Seven black men executed 70 years ago for raping a white woman were posthumously pardoned Tuesday by the governor of Virginia, who said the group, known as the Martinsville Seven, had been denied a fair trial because of race.
In a meeting with descendants of several men in Richmond, Virginia, Governor Ralph S. Northam said the men had been found guilty by all-white juries of raping a woman in 1949 in Martinsville, southern Virginia, and were sentenced to death within eight days.
The convictions sparked protests far beyond Virginia, with protesters in Washington and Harlem urging President Harry S. Truman to stop the executions. The president declined to participate and the then governor of Virginia denied a last-minute plea for a stay. The men were executed in 1951.
By contrast, the pardons said there was no record in the modern history of Virginia of a white defendant being executed solely for rape.
Mr Northam, a Democrat who has emphasized that he has pardoned more than the previous nine Virginia governors combined, said the men did not deserve the death penalty.
Mr Northam did not say the men were innocent, noting that all 45 people executed in the electric chair from 1908 to 1951 for rape in Virginia were black. The pardon came five months after Mr. Northam signed a bill abolishing the death penalty in Virginia, making it the first Southern state to abolish the death penalty.
“These men were executed because they were black, and that is not right,” said Mr Northam. “Today we are here to acknowledge the injustice done to these seven men.”
The men were Francis DeSales Grayson, Frank Hairston Jr., Howard Lee Hairston, James Luther Hairston, Joe Henry Hampton, Booker T. Millner and John Clabon Taylor. Most of them were in their late teens or early 20s.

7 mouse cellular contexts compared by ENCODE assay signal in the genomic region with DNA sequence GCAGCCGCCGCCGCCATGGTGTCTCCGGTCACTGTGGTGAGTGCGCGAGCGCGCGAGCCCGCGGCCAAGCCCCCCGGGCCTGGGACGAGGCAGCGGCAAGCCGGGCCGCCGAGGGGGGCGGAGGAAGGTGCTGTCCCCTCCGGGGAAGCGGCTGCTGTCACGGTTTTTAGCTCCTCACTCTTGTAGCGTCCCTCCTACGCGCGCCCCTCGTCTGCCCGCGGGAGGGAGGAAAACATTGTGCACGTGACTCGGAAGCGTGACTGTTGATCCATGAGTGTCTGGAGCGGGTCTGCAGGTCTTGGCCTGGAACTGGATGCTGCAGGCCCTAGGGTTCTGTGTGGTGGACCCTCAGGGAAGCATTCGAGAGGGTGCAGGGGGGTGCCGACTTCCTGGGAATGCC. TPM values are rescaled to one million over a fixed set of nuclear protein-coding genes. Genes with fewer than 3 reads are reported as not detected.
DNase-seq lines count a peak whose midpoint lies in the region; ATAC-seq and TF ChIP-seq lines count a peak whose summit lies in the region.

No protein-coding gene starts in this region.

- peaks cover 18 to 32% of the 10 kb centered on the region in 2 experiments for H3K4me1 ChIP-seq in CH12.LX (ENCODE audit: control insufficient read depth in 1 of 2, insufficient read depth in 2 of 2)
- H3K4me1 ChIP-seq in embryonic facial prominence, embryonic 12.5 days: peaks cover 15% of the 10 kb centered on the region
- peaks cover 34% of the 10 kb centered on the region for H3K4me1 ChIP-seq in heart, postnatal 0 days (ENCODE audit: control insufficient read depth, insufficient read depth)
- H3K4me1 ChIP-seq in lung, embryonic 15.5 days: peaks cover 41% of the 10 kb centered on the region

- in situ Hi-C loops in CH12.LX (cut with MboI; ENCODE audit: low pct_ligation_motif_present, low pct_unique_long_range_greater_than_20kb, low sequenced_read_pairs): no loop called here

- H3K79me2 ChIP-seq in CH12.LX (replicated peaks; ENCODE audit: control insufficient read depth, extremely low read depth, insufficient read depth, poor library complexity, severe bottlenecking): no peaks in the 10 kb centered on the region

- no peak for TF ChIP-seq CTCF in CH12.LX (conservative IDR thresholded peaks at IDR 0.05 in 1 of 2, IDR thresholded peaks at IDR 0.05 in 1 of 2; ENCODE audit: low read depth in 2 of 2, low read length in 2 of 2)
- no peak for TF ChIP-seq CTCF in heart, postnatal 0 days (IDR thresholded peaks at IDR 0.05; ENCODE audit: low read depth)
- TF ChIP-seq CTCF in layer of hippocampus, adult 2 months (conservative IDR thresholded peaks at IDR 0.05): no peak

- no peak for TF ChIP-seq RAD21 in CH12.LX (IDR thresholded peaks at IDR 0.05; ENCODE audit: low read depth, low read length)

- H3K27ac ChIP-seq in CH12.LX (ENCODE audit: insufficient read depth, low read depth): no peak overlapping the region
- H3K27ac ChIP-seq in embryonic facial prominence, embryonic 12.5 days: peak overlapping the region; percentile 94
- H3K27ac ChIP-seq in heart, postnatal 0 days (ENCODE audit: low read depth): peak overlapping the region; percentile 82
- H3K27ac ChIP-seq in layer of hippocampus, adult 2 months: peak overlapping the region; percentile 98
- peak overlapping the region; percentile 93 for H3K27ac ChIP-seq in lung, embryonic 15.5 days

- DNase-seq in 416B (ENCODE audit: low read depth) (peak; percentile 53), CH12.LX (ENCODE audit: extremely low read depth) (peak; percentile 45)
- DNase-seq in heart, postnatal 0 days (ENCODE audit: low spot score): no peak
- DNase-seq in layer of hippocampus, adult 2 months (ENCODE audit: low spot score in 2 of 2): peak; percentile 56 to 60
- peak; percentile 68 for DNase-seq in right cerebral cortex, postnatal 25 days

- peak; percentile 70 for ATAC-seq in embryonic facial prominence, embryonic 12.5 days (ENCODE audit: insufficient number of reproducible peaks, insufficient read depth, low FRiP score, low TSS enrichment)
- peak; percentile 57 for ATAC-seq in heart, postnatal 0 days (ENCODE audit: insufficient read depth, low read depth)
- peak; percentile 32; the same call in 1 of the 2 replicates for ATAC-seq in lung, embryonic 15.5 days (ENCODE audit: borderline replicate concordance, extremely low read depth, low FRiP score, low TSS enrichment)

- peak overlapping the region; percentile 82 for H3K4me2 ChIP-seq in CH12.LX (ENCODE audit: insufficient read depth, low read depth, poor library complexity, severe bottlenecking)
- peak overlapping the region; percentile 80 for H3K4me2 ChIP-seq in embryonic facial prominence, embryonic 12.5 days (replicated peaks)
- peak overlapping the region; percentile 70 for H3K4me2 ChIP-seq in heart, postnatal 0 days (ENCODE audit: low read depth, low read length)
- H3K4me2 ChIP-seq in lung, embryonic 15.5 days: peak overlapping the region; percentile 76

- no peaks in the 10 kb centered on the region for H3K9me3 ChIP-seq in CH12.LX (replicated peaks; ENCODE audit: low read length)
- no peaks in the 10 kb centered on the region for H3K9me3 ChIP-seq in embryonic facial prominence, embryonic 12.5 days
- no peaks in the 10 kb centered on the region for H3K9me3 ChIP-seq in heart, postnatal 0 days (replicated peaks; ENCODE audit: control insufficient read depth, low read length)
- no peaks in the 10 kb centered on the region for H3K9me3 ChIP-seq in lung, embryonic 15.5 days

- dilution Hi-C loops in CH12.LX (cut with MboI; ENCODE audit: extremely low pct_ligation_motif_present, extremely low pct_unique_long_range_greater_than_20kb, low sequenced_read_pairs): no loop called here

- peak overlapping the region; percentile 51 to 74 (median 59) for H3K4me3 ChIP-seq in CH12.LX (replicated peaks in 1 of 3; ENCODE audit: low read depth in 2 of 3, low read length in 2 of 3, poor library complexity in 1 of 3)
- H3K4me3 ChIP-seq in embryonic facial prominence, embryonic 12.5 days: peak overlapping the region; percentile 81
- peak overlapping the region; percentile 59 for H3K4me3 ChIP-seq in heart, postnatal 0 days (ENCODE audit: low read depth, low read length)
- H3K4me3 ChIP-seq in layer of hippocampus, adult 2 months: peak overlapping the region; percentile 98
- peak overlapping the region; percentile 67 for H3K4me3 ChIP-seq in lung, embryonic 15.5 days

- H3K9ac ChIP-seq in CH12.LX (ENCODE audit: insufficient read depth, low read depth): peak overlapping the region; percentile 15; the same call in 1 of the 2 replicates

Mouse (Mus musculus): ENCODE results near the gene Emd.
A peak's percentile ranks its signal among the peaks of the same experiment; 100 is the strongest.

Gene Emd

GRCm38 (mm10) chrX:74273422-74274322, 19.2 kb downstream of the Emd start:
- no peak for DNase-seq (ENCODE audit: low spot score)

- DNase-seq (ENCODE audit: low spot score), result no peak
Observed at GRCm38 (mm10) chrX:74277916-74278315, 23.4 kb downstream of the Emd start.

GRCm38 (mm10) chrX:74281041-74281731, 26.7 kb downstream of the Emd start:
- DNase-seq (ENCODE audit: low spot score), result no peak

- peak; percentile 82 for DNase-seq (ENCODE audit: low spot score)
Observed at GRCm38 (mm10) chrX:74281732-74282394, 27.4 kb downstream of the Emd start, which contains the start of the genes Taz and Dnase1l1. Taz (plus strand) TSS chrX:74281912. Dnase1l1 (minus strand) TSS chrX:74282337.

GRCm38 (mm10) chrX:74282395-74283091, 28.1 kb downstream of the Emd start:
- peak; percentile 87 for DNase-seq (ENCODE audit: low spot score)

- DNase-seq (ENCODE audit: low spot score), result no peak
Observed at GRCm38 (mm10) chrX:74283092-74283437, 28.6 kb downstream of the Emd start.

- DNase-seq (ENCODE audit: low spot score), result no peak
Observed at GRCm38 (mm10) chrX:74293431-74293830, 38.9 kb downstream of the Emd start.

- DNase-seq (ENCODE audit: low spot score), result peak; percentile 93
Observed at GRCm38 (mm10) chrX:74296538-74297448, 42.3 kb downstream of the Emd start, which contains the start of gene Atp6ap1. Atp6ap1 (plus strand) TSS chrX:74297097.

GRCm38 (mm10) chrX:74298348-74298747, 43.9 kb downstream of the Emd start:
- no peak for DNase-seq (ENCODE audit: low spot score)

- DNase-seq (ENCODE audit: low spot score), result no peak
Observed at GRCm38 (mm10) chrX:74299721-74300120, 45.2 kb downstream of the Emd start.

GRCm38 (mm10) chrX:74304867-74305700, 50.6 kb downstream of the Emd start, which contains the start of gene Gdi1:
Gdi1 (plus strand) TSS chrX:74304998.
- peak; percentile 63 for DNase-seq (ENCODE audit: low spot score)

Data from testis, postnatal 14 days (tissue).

For decades their descendants had called for a solution to what they called a miscarriage of justice. They said the men had been forced to confess to raping Ruby Stroud Floyd, a 32-year-old white woman who had visited a predominantly black area of Martinsville, about 50 miles south of Roanoke, Virginia.
The pardon supporters sent a petition to Mr Northam last December asking for a pardon for the seven men. In July Martinsville City Council issued a resolution requesting Mr Northam to commute the death sentences.
“The Commonwealth of Virginia criminal justice system has let them down,” Mr Northam said. “They have not received a fair trial. Their punishment did not fit the crime.”
A few descendants of the men wept Tuesday after Mr Northam announced the pardon, including James Grayson, the son of Francis DeSales Grayson.
“Thank you, Jesus,” Mr. Grayson said.
Moments earlier, he said that recognition of the injustice by the state was too late.
“I’m looking for closure,” he said. “I’m looking for forgiveness. I know a mistake was made and it is now time to correct that mistake.”
Rudolph McCollum Jr., a former mayor of Richmond who previously served on the state’s probation commission, said Virginia is making progress. His great-uncle was Francis DeSales Grayson, and his uncle was Booker T. Millner.
“You pushed to bring Virginia into the 21st century, a century where there will be more opportunities for equality and opportunity for all Virginians, and we thank you for that,” he told Mr Northam.
Mr Northam, who announced steps in May to streamline the pardon process, has granted 604 pardons since taking office in 2018.
“For too long in Virginia,” said Mr. Northam, “racism and discrimination were woven into the fabric of our systems, especially our criminal justice system.”